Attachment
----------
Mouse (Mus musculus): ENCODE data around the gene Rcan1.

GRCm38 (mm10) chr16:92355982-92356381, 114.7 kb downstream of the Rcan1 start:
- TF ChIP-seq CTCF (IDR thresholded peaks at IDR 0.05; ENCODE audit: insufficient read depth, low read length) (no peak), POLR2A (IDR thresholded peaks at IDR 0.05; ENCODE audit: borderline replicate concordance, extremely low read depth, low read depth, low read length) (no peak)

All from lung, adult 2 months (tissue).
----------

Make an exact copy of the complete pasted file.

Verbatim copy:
Mouse (Mus musculus): ENCODE data around the gene Rcan1.

GRCm38 (mm10) chr16:92355982-92356381, 114.7 kb downstream of the Rcan1 start:
- TF ChIP-seq CTCF (IDR thresholded peaks at IDR 0.05; ENCODE audit: insufficient read depth, low read length) (no peak), POLR2A (IDR thresholded peaks at IDR 0.05; ENCODE audit: borderline replicate concordance, extremely low read depth, low read depth, low read length) (no peak)

All from lung, adult 2 months (tissue).